Pain management is an important point of discussion for pregnant women. The appropriate use of medication can improve the birth experience. In many cases, pain is controlled with an epidural.
What Is an Epidural?
An epidural is a type of anesthetic that affects a localized area of the body. During labor, the regional anesthetic of the epidural diminishes pain in the pelvic area.
How Is Medication Delivered?
An epidural involves the insertion of a small tube into the epidural space, the area of tissue between the spinal column. Medication travels from a discreetly placed bag positioned near the birthing bed through the tube. While the tube is being inserted, it is necessary to lean forward and sit or lie very still. This position opens the space in which the tube will sit during delivery.
Once the epidural is in place, the anesthesiologist will administer medication that will significantly decrease sensation to the lower abdominal area. Medication may be administered as an initial injection with “top-up” as needed, or it may be delivered as a continuous infusion.
Does an Epidural Hurt?
As much as a woman’s body goes through during labor, the idea of an epidural injection can be very unsettling. Rest assured that this process is conducted with a great deal of gentleness and precision. Most women do not even notice the initial prick of the tiny needle. What may be felt is a slight burning sensation as the medication is introduced into the body. This side effect lasts only a few seconds before the numbing effect occurs.
What Benefits Does an Epidural Offer?
- Pain is significantly reduced with this method of management.
- Localized anesthetic block does not affect mental clarity. This means the birth experience is not diminished by grogginess.
- Once inserted, the epidural can be enhanced with stronger anesthetic should an unexpected cesarean become necessary.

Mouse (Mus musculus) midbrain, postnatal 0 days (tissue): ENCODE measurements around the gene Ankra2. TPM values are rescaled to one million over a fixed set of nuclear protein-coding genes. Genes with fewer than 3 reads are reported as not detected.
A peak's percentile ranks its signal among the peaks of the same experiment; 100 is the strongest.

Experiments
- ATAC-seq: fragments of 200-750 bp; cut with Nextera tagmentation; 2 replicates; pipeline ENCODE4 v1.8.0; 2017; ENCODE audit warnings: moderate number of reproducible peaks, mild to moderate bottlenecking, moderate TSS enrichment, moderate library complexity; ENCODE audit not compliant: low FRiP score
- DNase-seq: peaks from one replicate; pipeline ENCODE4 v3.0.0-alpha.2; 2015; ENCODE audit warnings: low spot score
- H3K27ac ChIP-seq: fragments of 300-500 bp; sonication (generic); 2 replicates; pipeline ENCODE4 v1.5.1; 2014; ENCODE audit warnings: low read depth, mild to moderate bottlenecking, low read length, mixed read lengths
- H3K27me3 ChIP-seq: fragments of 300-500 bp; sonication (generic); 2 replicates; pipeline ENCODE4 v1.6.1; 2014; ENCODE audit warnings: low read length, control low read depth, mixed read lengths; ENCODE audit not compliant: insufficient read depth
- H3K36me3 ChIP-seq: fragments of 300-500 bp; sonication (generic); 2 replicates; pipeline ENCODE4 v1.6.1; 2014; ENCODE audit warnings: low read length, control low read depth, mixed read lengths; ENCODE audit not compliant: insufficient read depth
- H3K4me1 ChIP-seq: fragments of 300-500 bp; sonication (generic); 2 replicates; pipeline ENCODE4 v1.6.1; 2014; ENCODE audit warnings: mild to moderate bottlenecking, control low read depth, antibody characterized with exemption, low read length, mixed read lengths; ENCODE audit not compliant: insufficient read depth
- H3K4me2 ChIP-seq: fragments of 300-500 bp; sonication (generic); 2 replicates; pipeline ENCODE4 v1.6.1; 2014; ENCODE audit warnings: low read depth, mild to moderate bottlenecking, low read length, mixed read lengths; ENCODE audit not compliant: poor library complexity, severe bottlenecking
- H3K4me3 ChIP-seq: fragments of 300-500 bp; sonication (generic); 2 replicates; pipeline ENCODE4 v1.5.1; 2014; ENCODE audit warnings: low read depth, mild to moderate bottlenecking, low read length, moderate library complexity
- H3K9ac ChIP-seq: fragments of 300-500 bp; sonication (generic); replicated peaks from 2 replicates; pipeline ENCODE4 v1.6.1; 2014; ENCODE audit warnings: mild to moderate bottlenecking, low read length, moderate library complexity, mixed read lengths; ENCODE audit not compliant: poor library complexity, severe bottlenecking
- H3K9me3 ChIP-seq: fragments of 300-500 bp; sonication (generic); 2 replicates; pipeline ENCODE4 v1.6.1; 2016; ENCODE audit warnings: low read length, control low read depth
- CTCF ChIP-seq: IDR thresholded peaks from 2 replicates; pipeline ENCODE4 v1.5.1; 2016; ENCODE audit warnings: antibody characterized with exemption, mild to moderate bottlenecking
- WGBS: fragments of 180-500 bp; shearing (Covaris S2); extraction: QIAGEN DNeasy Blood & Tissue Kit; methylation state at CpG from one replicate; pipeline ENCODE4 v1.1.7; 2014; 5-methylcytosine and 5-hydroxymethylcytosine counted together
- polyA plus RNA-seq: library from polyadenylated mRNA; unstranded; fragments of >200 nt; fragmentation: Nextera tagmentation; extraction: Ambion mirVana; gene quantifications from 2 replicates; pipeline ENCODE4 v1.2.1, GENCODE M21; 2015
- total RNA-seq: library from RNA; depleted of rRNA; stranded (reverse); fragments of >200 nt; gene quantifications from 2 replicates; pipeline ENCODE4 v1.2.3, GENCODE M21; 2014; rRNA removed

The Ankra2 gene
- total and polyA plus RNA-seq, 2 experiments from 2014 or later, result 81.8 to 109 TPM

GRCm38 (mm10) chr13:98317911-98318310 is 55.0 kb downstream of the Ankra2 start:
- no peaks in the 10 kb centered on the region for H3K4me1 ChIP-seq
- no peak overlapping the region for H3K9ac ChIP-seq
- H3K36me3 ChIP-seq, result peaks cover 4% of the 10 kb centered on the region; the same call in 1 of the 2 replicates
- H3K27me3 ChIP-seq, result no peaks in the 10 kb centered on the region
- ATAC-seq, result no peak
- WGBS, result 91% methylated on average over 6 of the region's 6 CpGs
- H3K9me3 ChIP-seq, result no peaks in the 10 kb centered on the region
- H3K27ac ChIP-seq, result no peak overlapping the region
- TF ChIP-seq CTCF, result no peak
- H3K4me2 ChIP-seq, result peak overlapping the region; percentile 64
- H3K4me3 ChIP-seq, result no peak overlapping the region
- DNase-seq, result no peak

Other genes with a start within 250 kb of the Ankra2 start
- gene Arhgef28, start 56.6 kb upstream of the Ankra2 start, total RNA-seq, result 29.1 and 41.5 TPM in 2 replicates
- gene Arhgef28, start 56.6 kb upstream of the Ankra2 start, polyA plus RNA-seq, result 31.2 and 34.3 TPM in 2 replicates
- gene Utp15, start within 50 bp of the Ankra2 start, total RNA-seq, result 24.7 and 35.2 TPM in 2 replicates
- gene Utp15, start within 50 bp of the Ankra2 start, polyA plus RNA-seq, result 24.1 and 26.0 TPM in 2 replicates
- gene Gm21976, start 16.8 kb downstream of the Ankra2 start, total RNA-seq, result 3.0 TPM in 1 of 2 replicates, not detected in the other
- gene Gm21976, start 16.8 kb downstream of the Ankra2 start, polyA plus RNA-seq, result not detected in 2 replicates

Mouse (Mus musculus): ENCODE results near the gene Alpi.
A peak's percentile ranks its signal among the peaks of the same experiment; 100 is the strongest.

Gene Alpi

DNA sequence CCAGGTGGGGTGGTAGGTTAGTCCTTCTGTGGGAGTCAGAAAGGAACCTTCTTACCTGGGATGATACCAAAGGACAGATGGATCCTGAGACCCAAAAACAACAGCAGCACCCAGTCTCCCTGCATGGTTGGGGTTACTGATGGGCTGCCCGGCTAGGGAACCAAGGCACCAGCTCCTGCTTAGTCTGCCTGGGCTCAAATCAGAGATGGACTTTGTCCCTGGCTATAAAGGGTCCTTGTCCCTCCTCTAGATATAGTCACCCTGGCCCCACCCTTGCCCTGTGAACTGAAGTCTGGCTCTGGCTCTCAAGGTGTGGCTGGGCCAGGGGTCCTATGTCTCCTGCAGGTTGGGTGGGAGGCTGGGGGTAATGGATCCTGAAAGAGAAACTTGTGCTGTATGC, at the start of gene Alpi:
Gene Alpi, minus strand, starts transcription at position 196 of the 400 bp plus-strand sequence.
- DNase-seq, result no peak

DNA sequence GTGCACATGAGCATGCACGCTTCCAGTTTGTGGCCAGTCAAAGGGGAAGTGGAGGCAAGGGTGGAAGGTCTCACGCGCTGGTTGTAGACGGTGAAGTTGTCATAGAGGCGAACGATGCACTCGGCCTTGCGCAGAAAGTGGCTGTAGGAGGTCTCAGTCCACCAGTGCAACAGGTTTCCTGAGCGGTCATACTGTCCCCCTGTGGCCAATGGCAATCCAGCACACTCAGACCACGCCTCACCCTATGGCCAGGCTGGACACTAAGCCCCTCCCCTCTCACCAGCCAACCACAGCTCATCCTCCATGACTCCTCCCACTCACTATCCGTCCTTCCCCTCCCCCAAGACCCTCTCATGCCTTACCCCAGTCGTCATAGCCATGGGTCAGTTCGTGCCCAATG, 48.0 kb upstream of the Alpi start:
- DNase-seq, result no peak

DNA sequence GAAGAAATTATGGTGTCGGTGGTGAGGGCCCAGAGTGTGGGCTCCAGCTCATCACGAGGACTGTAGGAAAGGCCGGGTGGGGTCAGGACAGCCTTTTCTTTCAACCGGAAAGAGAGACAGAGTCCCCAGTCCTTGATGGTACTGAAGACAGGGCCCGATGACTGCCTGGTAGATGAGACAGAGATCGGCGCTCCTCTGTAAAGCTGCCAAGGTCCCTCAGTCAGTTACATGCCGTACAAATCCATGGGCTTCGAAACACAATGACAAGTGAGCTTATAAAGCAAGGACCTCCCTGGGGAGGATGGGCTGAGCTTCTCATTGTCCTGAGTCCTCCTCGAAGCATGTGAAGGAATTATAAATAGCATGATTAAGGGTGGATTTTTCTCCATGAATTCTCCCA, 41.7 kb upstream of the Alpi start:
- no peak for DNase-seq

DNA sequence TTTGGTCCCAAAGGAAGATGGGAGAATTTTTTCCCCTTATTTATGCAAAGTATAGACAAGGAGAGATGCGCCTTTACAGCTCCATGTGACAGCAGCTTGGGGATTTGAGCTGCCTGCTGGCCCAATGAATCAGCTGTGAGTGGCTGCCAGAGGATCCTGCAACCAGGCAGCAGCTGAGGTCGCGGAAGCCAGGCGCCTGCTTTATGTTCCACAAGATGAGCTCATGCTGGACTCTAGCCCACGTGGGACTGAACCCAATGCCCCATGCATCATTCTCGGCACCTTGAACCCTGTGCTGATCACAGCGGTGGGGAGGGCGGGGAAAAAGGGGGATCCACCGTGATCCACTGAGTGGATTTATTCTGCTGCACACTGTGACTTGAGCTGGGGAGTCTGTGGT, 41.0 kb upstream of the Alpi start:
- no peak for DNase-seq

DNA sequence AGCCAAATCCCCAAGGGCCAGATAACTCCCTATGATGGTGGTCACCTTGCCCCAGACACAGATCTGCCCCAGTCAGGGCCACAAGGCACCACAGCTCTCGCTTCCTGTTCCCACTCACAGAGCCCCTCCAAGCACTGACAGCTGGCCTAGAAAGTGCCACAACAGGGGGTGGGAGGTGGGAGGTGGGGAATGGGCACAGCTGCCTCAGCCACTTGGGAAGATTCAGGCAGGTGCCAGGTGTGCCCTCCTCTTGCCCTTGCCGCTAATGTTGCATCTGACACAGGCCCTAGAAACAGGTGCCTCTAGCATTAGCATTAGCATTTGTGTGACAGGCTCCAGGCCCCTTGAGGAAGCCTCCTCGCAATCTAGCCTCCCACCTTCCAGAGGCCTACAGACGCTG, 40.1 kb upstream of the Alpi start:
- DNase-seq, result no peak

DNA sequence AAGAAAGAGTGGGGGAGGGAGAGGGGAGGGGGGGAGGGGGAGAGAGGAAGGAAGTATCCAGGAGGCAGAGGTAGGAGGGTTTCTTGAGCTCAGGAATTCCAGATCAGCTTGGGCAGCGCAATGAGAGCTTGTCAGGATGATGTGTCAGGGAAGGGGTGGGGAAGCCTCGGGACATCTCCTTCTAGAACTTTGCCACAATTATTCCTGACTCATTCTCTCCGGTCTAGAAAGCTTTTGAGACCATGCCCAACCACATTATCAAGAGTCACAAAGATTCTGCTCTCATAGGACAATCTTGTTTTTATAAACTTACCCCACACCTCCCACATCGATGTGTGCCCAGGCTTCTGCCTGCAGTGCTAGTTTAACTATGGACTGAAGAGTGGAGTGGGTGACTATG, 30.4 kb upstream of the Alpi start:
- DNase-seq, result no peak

Are There Disadvantages to Epidural Anesthetic?
There can be.
- Shivering or fever may occur, causing fetal distress. Additional medication may be recommended to control mother’s and baby’s temperature.
- The regional anesthetic may not provide sufficient pain relief for every woman. Approximately 1 in 8 deliveries needs additional pain relief.
- Having an epidural means that movements will be limited. No walking, due to lower extremity weakness.
- A catheter may need to be inserted to facilitate urination, as the muscles that control the bladder may be affected by the anesthetic.
- In some cases, it can take 30 to 40 minutes for the epidural to take full effect.
- Increased monitoring is typically necessary after an epidural and each top-up of medication.
- There is a very small risk that nerves will be damaged by the epidural, causing leg numbness or tingling. In the rare instance that damage occurs, side effects are typically temporary. Permanent side effects occur in only one of approximately 24,000 epidurals.
Is the Baby Affected by Regional Anesthesia?
Research suggests that epidurals are safe for mothers and babies, but that medication is not without the risk of certain side effects. There is a chance that blood pressure will drop after an epidural, so a small IV will be set up in the arm or hand to facilitate administration of medication or fluids, should that become necessary. Also, some studies suggest that fetal movement and heart rate may become depressed as a result of anesthetic. The longer labor continues, the greater this risk. If baby becomes lethargic as a result of anesthetic, latching on for breastfeeding may be inhibited.
When Is an Epidural Given?
Usually, epidurals are given at the onset of active labor, but the appropriate time for administration is determined from patient to patient.
Will Local Anesthetic Inhibit My Ability to Push?
As the medication in the epidural relaxes pain sensations from the uterus and abdominal muscles, the sensation to push may be diminished. This does not necessarily increase the chance that a cesarean may be needed. Your provider and you will discuss management of your options as your needs arise.